In the evening in a small inauguration ceremony we had a small lecture on dabbawallahs..
Everyone I guess knows about the dabbawallahs or has at least heard about this system. But many few of us know the finer details.
Dabbawallah system started way back in 1890 during the British time. It so happened, that one of the Parsi banker did not want to eat outside food for his lunch because of two reasons, one that his bank balance was rapidly going down and next his doctor fees was rapidly going up. So he hired a personal servant who would go to his home in afternoon and bring his lunch cooked by his wife.
Now Avaji bacchi (I have to verify this name as I could not hear it properly and net connection is too slow to verify) saw this and thought that it was a good market need and that there should be loads of people like the Parsi Banker. So he started the Dabba service and one of the most initial dabbawallas were farmers who practically did not have any work for half the year.
Today that humble beginning has grown tremendously and has survived for about 118 years and one the most primary reasons for it surviving is according to Manish is that all the Dabbawallas are stake holders. Manish high lights some of the key achievements of this system.
1. There are about 450 dabbawallahs in Mumbai
2. Their yearly revenue is about 10Million.
3. And most importantly in all 118 years this institution has not gone for a strike even once :) :).
Manish Tripathi then says that, "Over the years working with this system I have learnt one important lesson, I am going to share the secret of this success with you. And my secret about this is that it is very difficult to manage the educated people"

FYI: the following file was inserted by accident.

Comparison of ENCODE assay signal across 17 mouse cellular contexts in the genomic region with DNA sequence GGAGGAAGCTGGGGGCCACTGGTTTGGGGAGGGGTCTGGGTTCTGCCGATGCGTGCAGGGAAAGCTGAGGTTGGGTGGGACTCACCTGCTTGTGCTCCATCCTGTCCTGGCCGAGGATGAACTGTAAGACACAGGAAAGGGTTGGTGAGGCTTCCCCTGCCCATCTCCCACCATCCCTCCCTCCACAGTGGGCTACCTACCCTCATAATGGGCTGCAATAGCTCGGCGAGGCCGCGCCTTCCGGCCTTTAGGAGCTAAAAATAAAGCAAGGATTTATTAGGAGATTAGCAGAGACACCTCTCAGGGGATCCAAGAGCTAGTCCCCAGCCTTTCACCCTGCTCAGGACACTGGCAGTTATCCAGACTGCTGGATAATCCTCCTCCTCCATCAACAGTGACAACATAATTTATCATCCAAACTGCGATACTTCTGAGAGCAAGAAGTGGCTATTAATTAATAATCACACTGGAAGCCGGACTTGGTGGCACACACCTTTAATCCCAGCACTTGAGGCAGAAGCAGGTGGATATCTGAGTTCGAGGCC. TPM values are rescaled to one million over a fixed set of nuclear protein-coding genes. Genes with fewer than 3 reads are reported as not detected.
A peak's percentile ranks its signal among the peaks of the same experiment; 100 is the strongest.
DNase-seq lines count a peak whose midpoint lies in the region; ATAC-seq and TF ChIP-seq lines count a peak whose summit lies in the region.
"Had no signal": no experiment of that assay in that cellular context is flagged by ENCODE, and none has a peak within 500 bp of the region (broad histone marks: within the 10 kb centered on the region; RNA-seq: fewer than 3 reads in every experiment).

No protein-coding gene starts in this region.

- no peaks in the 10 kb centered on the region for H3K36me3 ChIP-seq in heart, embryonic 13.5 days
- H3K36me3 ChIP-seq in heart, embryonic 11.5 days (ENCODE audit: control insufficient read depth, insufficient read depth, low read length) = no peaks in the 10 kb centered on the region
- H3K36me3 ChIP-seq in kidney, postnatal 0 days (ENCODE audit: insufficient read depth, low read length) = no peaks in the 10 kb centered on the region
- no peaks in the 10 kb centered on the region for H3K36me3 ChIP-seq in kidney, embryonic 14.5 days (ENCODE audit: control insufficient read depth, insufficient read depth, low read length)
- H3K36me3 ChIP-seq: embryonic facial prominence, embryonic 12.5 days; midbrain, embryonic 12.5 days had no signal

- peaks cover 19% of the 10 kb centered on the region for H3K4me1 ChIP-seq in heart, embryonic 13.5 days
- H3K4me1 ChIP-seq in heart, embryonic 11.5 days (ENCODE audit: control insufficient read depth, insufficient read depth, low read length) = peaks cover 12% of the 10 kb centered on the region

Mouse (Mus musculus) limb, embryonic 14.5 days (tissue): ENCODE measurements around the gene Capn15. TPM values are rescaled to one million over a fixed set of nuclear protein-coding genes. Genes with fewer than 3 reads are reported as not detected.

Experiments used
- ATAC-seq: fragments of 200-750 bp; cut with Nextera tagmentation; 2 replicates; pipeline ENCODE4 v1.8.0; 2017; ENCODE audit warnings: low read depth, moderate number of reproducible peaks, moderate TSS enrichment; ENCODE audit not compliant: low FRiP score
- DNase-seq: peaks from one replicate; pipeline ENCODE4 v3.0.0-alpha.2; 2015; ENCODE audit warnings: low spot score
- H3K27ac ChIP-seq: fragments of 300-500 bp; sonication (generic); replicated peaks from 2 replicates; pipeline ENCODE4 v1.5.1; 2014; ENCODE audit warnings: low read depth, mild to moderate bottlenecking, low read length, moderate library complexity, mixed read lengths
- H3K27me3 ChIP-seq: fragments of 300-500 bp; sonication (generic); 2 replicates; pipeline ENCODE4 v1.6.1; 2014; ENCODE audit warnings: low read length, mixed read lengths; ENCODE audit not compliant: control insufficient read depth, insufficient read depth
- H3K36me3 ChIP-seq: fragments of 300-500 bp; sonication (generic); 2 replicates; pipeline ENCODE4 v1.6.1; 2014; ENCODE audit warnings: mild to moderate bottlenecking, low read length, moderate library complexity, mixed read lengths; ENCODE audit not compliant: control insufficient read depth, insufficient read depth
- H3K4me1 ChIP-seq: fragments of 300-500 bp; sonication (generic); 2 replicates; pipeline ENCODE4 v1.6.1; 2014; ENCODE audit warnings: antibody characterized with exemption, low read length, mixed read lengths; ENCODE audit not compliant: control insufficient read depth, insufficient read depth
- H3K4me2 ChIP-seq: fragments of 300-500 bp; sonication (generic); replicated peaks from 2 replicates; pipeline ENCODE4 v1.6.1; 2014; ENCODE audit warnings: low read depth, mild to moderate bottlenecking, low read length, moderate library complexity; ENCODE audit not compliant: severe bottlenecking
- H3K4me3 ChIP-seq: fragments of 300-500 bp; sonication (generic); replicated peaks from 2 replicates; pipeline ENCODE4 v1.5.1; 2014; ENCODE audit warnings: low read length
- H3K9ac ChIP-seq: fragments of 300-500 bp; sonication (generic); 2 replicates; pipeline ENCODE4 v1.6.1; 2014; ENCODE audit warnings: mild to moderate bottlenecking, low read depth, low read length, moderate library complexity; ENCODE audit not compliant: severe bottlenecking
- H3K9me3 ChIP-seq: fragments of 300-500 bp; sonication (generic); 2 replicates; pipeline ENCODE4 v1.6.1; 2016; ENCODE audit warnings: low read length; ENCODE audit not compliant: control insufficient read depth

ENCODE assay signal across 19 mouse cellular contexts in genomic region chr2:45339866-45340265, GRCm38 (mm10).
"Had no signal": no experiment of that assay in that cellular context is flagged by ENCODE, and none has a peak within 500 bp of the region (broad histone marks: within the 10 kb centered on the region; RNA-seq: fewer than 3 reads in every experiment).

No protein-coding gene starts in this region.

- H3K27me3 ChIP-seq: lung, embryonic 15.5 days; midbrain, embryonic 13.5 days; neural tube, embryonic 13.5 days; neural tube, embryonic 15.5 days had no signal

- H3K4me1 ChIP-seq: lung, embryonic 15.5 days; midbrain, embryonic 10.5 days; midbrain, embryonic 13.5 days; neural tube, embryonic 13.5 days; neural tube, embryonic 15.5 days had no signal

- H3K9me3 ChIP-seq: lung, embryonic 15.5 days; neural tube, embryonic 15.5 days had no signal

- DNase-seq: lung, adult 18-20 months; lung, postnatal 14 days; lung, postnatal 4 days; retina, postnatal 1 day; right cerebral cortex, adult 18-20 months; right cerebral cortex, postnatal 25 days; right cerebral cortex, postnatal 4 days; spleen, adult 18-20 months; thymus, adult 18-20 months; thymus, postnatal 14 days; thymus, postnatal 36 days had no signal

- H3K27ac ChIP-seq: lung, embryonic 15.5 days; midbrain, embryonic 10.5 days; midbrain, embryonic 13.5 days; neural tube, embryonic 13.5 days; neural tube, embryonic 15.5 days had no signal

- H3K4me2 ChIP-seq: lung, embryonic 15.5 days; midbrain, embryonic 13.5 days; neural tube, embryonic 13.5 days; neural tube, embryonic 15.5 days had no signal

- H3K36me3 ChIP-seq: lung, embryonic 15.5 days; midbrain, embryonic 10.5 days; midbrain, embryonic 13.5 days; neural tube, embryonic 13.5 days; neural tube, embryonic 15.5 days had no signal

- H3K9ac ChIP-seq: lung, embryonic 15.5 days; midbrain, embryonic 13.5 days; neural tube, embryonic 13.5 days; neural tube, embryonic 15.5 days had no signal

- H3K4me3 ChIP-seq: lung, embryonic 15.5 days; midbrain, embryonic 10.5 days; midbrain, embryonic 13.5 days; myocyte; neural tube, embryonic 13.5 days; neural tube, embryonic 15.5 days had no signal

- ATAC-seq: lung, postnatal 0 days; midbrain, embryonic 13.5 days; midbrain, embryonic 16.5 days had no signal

He explaines, "If I have Karsanbhai dabbawalla and an IIM graduate with me and I ask them to deliver one dabba from Andheri to Dadar. By the time I tell Dadar Karsanbhai would already be running to deliver the box while IIM graduate would be asking hundreds of question as to the best method of doing it and reason for doing it and so on"He then says that 85% of dabbawallas are thumps up i.e they cannot read and write. Then he puts this all important lesson, "I am not saying that you should hire uneducated people. All I am saying is that you should hire suitably educated people. If you need graduate and you hire post graduate then all he/she would do is to go to naukri.com and look for a better job”
Manish finished his talk by giving the important lesson that most important thing in entrepreneurship is to solve the problems. And if you are committed to solving the problem money and everything will automatically follow.
Manish did not use any great poems or great lines to give his talk and it was not pre-prepared talk. It was straight from the heart and what he had learnt over the years, very simple and straightforward, I guess very much reflecting the culture of Dabbawallahs.